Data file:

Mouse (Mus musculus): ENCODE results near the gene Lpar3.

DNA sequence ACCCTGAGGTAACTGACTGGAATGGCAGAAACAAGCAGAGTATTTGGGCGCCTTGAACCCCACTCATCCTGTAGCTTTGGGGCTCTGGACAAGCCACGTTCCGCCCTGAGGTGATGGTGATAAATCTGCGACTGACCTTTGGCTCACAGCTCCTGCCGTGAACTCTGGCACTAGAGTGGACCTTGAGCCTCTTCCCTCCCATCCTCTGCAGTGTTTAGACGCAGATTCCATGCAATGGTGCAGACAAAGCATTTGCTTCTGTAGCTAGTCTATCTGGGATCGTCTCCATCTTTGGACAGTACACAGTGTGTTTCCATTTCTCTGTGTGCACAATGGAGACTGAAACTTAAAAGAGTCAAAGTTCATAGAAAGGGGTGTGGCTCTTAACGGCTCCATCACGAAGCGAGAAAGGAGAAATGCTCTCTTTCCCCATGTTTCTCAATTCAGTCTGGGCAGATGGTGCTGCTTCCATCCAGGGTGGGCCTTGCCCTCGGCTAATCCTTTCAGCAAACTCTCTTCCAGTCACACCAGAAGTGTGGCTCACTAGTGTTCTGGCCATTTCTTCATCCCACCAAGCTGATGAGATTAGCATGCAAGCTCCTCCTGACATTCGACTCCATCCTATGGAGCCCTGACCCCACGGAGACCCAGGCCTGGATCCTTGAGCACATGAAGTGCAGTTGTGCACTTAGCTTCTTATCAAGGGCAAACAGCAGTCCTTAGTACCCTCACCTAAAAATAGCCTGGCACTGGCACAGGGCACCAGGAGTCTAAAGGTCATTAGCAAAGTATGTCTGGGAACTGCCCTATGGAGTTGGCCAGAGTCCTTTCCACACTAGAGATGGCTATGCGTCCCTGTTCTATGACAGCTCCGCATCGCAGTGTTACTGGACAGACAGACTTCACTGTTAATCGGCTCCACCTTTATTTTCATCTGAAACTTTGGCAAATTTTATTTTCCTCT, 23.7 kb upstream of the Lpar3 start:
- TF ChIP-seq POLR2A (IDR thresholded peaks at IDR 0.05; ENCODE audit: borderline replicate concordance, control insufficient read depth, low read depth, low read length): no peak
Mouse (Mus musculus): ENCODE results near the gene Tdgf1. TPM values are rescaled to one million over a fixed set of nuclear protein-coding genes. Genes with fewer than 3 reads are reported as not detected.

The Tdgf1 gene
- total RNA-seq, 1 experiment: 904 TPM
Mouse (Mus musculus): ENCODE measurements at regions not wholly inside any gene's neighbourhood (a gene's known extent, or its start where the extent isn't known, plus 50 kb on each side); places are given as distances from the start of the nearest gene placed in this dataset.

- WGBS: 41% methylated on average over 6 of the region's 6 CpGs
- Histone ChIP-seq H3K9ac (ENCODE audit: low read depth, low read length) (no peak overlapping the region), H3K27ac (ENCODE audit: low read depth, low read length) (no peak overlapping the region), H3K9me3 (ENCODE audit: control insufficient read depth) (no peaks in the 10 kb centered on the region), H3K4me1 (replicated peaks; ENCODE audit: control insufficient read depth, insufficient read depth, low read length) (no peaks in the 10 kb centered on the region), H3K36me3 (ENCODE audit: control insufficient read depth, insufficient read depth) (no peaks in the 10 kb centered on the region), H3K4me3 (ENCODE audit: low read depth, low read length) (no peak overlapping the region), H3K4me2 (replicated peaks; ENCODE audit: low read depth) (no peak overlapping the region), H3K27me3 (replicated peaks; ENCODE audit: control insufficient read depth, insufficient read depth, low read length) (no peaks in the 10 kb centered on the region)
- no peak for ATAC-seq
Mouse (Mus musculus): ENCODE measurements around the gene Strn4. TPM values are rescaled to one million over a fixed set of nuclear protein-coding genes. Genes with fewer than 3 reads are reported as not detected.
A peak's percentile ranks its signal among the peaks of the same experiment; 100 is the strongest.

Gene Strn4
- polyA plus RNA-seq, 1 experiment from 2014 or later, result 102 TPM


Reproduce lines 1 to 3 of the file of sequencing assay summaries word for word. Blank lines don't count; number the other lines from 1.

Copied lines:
Mouse (Mus musculus): ENCODE results near the gene Lpar3.

DNA sequence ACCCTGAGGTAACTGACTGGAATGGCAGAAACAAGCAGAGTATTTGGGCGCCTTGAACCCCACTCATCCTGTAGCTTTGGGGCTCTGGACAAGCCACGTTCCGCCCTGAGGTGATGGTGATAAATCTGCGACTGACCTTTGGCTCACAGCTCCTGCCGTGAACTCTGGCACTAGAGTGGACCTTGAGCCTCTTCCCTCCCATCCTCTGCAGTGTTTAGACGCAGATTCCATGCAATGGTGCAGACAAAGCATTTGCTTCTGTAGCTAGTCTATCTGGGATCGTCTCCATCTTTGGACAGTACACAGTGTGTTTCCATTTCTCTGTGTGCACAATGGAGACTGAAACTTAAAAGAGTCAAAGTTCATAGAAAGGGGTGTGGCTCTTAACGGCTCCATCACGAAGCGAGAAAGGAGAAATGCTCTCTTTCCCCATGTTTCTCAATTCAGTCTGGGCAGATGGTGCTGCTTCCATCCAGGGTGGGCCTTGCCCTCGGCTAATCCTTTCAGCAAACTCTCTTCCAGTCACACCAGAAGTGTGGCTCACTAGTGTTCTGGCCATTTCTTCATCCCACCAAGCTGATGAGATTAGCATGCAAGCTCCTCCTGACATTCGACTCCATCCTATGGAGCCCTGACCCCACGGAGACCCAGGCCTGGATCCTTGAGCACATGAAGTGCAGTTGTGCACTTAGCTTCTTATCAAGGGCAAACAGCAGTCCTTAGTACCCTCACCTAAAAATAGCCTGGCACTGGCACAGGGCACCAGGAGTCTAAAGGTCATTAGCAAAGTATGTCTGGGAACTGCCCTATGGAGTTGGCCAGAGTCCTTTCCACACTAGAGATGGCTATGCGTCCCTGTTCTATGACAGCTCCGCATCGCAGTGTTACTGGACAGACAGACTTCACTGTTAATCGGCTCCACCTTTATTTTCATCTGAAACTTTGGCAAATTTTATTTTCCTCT, 23.7 kb upstream of the Lpar3 start:
- TF ChIP-seq POLR2A (IDR thresholded peaks at IDR 0.05; ENCODE audit: borderline replicate concordance, control insufficient read depth, low read depth, low read length): no peak